Orbital maintenance of endoatmospheric low earth-orbiting satellites
Pauls, David D.
Cleary, David D.
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The optimization of spacecraft trajectories in vacuum has received extensive consideration since the inception of space flight, yet the effects of atmosphere have been largely neglected. The advent of low Earth-orbiting, large satellites and platforms necessitates that atmosphere be included in the optimization process. A practical means of studying this topic is as a problem in minimum-fuel orbital maintenance is optimized through periodic thrusting as opposed to forcing Keplarian motion by nullifying the effects of drag with thrust. Further, this must be optimized by primary vectoring. This thesis examined the efficiency of a simple method of orbital maintenance using fixed-angle transverse thrusting. Results show that for the purpose of fuel-minimization, the width of the radial band in which the satellite is to be maintained, is dependent upon thruster size. in nearly all cases, a thrust-angle of 70 degrees maximized the fuel saved. This thesis shows that fixed-angle transverse thrusting does not improve on forced Keplarian motion and hence thrust vectoring must be optimized.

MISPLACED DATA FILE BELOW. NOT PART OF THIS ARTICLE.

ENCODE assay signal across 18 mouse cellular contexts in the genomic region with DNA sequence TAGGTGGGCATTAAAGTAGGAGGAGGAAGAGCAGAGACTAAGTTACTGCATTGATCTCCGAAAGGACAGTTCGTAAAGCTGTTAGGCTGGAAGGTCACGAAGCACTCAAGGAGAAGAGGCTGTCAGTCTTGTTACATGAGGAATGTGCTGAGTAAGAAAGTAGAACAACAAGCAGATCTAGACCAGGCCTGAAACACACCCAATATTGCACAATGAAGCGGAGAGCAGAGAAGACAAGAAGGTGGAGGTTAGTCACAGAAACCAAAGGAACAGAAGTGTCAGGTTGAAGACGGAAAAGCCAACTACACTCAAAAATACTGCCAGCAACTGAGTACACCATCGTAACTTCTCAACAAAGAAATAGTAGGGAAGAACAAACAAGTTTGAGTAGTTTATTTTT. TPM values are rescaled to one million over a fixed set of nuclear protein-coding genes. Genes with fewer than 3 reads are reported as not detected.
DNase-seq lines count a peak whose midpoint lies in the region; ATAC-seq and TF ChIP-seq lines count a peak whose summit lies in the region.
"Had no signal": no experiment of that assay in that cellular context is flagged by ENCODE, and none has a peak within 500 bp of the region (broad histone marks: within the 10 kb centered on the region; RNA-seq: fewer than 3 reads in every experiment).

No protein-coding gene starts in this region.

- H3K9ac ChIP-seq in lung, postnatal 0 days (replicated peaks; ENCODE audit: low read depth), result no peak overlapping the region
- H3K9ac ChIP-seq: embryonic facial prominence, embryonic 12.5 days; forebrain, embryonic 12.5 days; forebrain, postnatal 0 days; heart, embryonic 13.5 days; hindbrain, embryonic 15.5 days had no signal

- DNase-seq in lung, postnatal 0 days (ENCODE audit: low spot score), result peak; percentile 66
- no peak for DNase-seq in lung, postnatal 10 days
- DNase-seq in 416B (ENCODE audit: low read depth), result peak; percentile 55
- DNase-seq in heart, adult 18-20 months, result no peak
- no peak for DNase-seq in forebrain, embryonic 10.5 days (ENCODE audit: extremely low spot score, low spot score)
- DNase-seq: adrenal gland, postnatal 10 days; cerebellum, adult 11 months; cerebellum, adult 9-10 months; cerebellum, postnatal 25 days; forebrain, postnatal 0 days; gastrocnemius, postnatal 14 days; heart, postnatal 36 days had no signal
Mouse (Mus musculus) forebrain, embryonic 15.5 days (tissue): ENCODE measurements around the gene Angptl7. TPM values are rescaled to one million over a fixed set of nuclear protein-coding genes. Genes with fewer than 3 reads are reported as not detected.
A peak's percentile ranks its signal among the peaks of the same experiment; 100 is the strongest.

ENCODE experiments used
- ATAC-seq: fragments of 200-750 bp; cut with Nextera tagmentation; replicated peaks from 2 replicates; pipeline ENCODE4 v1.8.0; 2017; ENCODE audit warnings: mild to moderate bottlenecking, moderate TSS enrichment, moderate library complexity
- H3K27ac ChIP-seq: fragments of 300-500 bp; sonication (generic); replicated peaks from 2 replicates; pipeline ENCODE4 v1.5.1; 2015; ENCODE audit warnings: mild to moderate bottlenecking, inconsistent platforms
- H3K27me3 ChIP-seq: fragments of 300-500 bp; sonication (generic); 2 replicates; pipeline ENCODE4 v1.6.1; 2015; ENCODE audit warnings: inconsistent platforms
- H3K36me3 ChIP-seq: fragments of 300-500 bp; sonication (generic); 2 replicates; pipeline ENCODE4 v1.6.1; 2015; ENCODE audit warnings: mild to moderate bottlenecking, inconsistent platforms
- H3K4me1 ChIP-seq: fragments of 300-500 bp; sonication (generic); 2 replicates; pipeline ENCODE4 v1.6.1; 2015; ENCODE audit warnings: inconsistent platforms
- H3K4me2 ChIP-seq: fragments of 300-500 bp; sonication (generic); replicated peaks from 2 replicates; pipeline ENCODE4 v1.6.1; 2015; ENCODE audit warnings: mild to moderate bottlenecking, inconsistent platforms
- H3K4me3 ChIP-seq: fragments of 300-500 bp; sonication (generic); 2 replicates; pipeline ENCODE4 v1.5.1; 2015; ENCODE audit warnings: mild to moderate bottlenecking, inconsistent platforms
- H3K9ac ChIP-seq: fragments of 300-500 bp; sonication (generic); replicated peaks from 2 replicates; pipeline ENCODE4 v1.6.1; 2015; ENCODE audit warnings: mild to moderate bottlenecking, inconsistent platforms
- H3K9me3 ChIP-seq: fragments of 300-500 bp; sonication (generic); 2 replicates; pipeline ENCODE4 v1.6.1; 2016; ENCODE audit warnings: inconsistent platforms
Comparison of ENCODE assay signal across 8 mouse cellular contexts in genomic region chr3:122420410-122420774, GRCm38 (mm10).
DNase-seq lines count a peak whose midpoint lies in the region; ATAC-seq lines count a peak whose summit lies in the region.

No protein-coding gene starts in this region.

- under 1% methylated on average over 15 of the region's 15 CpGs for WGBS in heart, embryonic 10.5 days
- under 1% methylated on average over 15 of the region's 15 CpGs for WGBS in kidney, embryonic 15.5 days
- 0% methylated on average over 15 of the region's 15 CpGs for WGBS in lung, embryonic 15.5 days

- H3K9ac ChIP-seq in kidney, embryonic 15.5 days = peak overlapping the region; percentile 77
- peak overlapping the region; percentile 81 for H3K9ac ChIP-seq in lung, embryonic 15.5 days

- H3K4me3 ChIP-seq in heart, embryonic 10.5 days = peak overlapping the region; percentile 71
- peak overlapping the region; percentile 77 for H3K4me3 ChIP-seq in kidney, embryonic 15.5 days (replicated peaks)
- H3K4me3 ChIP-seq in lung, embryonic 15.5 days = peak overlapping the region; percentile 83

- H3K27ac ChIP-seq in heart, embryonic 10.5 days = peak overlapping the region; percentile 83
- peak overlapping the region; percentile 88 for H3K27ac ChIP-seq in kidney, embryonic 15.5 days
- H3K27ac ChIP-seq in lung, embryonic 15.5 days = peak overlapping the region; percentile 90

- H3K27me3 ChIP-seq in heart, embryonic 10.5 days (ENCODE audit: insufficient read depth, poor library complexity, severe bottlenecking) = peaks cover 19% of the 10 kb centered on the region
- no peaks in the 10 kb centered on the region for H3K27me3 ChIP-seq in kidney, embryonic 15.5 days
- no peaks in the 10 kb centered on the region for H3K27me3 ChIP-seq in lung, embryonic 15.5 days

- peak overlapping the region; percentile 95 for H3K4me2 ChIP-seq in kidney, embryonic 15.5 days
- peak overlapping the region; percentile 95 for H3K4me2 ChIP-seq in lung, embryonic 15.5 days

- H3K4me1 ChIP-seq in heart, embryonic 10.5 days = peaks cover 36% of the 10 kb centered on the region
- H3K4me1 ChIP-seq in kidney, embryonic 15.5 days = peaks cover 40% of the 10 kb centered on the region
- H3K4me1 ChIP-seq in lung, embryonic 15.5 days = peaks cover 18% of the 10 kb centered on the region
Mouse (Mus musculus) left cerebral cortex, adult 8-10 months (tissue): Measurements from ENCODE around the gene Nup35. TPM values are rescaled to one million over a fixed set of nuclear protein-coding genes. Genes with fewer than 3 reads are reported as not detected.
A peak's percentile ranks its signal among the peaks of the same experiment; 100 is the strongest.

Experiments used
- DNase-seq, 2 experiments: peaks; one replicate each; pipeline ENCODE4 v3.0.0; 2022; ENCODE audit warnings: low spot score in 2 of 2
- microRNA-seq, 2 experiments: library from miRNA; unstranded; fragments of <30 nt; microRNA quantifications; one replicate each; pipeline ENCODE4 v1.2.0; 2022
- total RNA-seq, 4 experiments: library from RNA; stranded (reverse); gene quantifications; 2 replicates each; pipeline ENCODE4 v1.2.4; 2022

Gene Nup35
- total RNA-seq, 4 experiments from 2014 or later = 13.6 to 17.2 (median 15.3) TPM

RightsThis publication is a work of the U.S. Government as defined in Title 17, United States Code, Section 101. Copyright protection is not available for this work in the United States.
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